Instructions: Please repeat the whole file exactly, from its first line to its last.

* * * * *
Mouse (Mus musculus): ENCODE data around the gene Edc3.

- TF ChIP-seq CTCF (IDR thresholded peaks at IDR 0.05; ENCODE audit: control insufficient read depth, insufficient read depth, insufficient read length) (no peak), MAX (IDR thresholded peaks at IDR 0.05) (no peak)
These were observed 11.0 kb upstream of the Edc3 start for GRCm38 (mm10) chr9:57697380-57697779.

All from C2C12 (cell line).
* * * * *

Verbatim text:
Mouse (Mus musculus): ENCODE data around the gene Edc3.

- TF ChIP-seq CTCF (IDR thresholded peaks at IDR 0.05; ENCODE audit: control insufficient read depth, insufficient read depth, insufficient read length) (no peak), MAX (IDR thresholded peaks at IDR 0.05) (no peak)
These were observed 11.0 kb upstream of the Edc3 start for GRCm38 (mm10) chr9:57697380-57697779.

All from C2C12 (cell line).